Yeah? With that 8GB of NAND cache? [url=https://www.seagate.com/www-content/product-content/seagate-laptop-fam/laptop-sshd/en-us/docs/100802299f.pdf<]Seagate's product manual[/url<] says the platter(s) only stop when the drive is in standby/sleep.

      • Spunjji
      • 2 years ago

      I run a 1050ti in my home system hooked up to a 120Hz monitor – most games I have setup to hit 90-100fps with an average of high details at 1080p. Bear in mind that the 1050Ti really isn’t far off a GTX 970, especially when tweaked a little.

      • synthtel2
      • 2 years ago

      I’m still running a GTX 960 with a 1440p144 monitor. I have to turn settings down a lot to get to 90+, and am not even going to try the few recent AAA-ish games I’m interested in until I get a GPU upgrade, but it’s still very preferable to being stuck at 1080p60.

    • DPete27
    • 2 years ago

    $799 for that unit doesn’t seem half bad actually.

    • Airmantharp
    • 2 years ago

    Once more for the people in the back: No adaptive sync, no sale!

    If it ships with a discrete GPU of any sort, I expect adaptive sync to be available. Period.

    And ASUS has a workaround for the lack of G-Sync with Optimus. Why skip it here?

      • Voldenuit
      • 2 years ago

      [quote<]And ASUS has a workaround for the lack of G-Sync with Optimus. Why skip it here?[/quote<] IIRC, Asus was asked about G-Sync and Optimus back when the OG Zephyrus GX501 came out. They said that it would require additional traces and hardware (which, given the recent announcement of the GM501, makes me think they were already working on it at the time). I'm going to guess that a $799 laptop has less component pricing flexibility in its BOM than a $2,000 laptop, so it was probably cost-prohibitive for ASUS to add into the TUF. Remember that it's not just the added cost of a motherboard with more traces and more components, but a VRR panel and backlight would also be more expensive than a fixed refresh one. Either that or they are trying to do some product segmentation, in which case I would say that is a silly choice, because G-Sync + Optimus is a holy grail for a lot of users, and would actually give ASUS a competitive edge over other products in the marketplace right now.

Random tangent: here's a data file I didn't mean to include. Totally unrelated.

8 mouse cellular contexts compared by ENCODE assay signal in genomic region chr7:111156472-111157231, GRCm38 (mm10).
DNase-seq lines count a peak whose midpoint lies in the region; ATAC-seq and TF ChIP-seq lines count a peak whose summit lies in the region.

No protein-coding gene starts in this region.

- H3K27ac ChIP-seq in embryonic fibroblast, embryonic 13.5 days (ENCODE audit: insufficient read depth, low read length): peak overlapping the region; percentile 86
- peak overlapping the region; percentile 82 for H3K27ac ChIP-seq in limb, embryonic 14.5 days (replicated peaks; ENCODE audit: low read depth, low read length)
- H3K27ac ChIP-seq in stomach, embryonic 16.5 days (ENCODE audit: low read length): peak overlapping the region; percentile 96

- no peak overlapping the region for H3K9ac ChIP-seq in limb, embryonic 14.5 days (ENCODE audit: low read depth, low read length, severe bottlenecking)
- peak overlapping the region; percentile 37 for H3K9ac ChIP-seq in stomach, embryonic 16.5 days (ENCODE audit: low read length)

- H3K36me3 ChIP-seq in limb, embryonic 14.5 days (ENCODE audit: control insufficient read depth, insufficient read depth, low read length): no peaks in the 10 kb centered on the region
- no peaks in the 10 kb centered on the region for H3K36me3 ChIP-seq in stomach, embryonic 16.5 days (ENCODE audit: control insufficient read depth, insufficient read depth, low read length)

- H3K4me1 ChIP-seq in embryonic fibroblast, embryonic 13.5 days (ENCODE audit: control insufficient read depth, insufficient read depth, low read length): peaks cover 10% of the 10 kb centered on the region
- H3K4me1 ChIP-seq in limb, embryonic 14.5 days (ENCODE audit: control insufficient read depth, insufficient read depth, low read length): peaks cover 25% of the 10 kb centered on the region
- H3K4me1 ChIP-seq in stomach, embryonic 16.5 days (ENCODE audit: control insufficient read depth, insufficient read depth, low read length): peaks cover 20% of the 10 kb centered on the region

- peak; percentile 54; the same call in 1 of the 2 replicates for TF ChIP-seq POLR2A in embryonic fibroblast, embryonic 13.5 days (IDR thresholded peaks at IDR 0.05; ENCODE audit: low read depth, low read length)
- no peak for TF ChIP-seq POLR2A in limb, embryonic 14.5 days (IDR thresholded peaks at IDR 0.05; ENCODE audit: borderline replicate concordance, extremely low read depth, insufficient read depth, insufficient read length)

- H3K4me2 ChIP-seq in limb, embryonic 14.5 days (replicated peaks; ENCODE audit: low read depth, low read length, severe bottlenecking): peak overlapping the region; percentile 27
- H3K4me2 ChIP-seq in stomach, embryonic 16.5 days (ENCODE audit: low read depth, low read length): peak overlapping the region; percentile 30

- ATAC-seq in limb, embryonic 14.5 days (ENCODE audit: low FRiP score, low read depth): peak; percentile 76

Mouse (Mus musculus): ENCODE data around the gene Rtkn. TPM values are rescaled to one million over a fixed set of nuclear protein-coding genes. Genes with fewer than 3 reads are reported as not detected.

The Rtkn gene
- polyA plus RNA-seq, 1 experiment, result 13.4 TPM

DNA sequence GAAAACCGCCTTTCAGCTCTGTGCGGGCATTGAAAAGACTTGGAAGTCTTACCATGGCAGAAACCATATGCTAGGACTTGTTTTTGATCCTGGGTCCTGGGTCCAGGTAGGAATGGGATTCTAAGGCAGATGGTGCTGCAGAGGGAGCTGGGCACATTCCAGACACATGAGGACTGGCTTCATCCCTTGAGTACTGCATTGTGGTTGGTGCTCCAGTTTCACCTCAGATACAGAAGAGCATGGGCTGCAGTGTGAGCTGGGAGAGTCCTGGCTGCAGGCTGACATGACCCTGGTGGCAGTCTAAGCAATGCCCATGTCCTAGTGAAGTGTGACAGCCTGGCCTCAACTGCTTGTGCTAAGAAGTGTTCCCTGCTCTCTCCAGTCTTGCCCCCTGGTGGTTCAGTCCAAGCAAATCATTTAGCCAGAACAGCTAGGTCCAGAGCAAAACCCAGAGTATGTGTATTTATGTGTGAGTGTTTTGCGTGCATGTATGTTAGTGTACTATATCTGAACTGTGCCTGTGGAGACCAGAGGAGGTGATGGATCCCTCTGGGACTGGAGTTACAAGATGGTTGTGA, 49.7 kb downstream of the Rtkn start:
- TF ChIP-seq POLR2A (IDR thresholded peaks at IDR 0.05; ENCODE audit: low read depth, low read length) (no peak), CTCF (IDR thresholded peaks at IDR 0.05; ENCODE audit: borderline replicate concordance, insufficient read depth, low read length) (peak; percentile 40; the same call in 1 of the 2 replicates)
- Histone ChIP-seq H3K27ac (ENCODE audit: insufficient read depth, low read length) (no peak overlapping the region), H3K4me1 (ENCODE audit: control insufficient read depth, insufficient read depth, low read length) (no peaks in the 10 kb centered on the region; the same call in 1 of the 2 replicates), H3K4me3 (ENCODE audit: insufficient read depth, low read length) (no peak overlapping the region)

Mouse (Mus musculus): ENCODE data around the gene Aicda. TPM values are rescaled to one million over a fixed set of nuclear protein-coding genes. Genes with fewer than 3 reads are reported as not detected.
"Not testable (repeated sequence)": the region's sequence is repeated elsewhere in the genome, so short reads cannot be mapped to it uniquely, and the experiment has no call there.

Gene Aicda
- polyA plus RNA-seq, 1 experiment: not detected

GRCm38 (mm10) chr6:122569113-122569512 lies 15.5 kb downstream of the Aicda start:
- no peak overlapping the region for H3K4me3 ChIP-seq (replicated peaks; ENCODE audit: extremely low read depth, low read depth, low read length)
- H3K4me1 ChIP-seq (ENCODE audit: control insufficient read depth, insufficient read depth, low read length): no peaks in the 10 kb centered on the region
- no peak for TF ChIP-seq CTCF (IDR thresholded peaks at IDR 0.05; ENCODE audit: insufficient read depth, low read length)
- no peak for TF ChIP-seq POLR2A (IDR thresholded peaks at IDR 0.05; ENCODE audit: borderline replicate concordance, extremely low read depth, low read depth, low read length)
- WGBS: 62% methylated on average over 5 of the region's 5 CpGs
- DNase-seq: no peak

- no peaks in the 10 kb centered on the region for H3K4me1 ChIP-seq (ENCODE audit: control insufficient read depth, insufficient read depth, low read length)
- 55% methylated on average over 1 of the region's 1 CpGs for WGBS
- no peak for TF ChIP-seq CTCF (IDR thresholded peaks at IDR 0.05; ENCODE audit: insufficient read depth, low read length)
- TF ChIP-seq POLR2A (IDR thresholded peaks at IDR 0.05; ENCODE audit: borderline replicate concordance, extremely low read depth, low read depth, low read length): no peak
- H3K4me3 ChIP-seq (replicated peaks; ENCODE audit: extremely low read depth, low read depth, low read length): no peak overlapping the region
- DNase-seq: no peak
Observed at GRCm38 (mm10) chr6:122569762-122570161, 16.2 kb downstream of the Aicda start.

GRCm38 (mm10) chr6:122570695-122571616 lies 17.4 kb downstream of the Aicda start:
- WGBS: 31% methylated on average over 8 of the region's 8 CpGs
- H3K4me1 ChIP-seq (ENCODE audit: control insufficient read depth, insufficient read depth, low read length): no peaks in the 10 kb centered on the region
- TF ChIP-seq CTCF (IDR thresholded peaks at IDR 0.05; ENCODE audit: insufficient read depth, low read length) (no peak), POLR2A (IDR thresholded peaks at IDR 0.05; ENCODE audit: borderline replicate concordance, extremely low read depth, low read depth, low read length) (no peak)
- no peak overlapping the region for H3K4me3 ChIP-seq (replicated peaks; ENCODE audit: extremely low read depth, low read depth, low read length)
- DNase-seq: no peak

• Airmantharp
        • 2 years ago

        I can agree with your logic- the extra traces point makes sense too, that was something I was considering.

        Also, do mobile G-Sync implementations support ULMB? That’s the only reason I can think of for there to be a difference backlight for VRR…

      • Kretschmer
      • 2 years ago

      I’d rather use VSync and get the extra battery life than have GSync and a pure desktop replacement laptop.

      • Spunjji
      • 2 years ago

      First we need to get it through to Nvidia that adaptive sync should be a standard feature and not some premium shit they slap an extra sticker charge on for. Unfortunately as long as they basically own the gaming GPU industry that is NOT going to happen, so we’re stuck with this nonsense instead – even though it’s not actually G-Sync and based off the same tech Freesync uses.

    • moose17145
    • 2 years ago

    [quote<]... though Asus also offers mode sedate CPU choices.[/quote<] MMMmmmmm... sedate mode CPU choices.

    • Voldenuit
    • 2 years ago

    ASUS somehow makes every generation of their ROG products even uglie- oh, wait, I’ve done this already, haven’t I?

      • Airmantharp
      • 2 years ago

      Yup- and it’d be nice if this came in white. That’s one thing I do like about the RBGing; at least I’m not stuck with ASUS Red or Razer Green!

      • K-L-Waster
      • 2 years ago

      It’s a target rich environment.